Sunday, June 15, 2014

The Spurs Re-Defining Success in the NBA - Owning the Heat

In the NBA playoffs, it's pretty clear that in forty-nine states people are rooting for Tim Duncan and the San Antonio Spurs. And then Miami Heat fans are, of course, casually but not devotedly cheering on Dwayne Wade's Miami Heat, featuring the services, or "talents," of Lebron James. It's been so easy to root against the Heat because of the feeling that this "Dream Team" with a "Big Three" was put together to provide Lebron with a championship team that he could never develop on his own. And the dependence on the "Greatest player on the planet," but one who will never be as good as Michael Jordan, does not endear the team to true basketball fans.

That dependence on a superstar is why the last two victories by the Spurs have been so enjoyable - they represent basketball at its purest as a team game. Certainly, the Spurs have a genuine team of superstars built around a mega-player in future Hall of Famer Tim Duncan. But watching the team play as a unit that passes and passes and passes, but never over-passes, until they get a shot has been so satisfying in the way that would do Hoosier's coach Norman Dale proud. And the team magic of Coach Pop and the Spurs provides hope for NBA fans that the Spurs dominance will lead the NBA in a new direction, away from the Lebron/Carmelo-style, and toward the purity of a Tim Duncan led team.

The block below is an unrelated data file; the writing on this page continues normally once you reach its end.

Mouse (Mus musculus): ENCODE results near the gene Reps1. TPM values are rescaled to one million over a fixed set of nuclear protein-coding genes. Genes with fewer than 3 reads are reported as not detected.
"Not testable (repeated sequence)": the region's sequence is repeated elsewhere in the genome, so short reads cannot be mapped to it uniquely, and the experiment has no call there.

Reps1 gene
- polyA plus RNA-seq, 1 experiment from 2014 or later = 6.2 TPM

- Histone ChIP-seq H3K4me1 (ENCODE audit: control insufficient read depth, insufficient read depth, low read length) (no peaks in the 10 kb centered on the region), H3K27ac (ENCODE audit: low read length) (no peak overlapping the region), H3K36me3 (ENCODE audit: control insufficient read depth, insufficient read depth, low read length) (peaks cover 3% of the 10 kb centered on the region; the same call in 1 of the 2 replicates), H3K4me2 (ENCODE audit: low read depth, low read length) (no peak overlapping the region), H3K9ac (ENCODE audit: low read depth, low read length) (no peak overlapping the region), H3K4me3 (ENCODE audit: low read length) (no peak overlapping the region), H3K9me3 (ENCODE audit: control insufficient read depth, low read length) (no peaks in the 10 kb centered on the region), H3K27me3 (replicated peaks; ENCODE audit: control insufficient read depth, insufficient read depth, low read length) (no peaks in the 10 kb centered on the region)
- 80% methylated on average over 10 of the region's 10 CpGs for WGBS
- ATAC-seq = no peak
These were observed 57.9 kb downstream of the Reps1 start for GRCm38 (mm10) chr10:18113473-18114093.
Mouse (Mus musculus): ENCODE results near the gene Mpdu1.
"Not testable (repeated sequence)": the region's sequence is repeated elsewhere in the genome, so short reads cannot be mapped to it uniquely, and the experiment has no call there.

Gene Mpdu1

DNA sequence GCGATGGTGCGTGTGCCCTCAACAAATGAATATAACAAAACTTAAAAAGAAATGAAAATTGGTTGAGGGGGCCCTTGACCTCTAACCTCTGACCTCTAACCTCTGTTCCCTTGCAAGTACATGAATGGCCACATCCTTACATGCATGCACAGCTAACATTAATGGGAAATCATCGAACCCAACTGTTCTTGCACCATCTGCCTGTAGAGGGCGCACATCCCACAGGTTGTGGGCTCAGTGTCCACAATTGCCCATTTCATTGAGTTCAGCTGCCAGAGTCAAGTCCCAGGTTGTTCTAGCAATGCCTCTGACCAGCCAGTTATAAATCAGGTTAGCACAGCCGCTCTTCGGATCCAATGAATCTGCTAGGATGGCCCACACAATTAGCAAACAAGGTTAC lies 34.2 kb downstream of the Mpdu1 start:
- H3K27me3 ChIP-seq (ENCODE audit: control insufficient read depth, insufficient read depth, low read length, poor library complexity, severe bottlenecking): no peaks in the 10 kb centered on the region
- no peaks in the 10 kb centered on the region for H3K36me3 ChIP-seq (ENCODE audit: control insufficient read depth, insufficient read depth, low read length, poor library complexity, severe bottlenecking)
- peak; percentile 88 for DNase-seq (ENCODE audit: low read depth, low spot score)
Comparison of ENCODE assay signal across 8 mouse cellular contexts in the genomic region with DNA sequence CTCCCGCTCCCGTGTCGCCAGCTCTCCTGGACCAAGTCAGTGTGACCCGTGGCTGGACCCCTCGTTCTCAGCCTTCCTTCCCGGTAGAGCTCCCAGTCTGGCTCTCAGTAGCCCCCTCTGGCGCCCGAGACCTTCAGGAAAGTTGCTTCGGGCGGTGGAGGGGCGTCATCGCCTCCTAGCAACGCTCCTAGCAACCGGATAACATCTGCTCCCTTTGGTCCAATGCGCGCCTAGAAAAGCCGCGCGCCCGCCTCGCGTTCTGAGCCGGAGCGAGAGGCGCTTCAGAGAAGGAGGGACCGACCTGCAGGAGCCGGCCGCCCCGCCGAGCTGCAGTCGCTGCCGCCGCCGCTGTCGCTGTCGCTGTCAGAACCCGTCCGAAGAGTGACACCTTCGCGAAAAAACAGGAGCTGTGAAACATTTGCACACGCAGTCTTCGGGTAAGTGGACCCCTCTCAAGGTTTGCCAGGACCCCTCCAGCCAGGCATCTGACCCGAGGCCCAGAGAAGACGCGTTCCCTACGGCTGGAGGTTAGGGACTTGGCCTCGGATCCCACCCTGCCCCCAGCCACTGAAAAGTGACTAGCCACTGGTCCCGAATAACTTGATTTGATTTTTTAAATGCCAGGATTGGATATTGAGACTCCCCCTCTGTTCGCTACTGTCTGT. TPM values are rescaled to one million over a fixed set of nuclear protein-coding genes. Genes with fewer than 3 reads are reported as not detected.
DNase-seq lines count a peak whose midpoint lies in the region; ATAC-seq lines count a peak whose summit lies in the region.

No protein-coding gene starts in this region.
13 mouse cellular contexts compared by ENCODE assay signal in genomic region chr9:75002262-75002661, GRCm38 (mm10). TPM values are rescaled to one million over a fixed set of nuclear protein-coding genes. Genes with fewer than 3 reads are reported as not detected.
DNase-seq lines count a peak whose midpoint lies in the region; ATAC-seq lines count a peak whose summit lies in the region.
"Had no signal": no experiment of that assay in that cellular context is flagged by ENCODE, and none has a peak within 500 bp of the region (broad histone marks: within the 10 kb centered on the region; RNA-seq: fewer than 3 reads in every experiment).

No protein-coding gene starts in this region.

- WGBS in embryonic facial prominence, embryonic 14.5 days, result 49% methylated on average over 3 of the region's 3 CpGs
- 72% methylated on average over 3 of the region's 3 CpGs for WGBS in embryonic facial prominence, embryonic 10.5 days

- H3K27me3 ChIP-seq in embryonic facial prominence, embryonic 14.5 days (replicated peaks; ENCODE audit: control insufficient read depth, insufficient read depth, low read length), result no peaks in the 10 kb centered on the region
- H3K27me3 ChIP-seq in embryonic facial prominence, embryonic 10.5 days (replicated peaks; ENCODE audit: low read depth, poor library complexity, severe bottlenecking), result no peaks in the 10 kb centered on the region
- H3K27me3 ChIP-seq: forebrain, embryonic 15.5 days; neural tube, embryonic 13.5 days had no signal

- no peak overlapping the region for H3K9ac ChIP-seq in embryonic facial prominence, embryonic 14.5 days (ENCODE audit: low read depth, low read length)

This idea was well developed in a "hopeful" piece by Denver Post sportswriter Chris Dempsey who is "Hoping the Spurs Spark Better Basketball."

The Spurs play a beautiful game of passing and movement, a work of art worthy of inclusion in The Louvre. It's FC Barcelona, circa 2012. It's jazz. Basketball, as the Spurs have put on display in a demolition job of the defending champion Miami Heat thus far, should look just like that.
And yet their brand of basketball, a free-flowing, constantly moving ballet is the exception to the rule the NBA is transforming into. The game is pushing more toward pop than jazz, steering itself into a formulaic game. Shots should be taken from here, here and here, not there or there. Players should be played in these combinations, not those. 
No exceptions. No improvisation. No jazz. Just pop.
So, here's hoping.

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